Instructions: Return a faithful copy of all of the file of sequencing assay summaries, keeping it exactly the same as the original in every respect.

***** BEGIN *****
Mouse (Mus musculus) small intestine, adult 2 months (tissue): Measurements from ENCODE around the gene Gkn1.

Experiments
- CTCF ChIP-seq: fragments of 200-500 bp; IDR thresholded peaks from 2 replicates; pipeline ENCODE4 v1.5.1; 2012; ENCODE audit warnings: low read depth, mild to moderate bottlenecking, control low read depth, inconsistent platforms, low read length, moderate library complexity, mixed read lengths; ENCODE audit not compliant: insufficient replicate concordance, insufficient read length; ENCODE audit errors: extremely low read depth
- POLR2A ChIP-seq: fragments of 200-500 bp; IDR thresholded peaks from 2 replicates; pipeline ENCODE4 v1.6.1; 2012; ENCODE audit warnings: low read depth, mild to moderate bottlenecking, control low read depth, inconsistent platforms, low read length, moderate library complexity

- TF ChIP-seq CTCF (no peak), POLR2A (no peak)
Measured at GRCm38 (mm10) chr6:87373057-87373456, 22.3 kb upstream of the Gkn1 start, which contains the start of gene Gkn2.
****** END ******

Mouse (Mus musculus) small intestine, adult 2 months (tissue): Measurements from ENCODE around the gene Gkn1.

Experiments
- CTCF ChIP-seq: fragments of 200-500 bp; IDR thresholded peaks from 2 replicates; pipeline ENCODE4 v1.5.1; 2012; ENCODE audit warnings: low read depth, mild to moderate bottlenecking, control low read depth, inconsistent platforms, low read length, moderate library complexity, mixed read lengths; ENCODE audit not compliant: insufficient replicate concordance, insufficient read length; ENCODE audit errors: extremely low read depth
- POLR2A ChIP-seq: fragments of 200-500 bp; IDR thresholded peaks from 2 replicates; pipeline ENCODE4 v1.6.1; 2012; ENCODE audit warnings: low read depth, mild to moderate bottlenecking, control low read depth, inconsistent platforms, low read length, moderate library complexity

- TF ChIP-seq CTCF (no peak), POLR2A (no peak)
Measured at GRCm38 (mm10) chr6:87373057-87373456, 22.3 kb upstream of the Gkn1 start, which contains the start of gene Gkn2.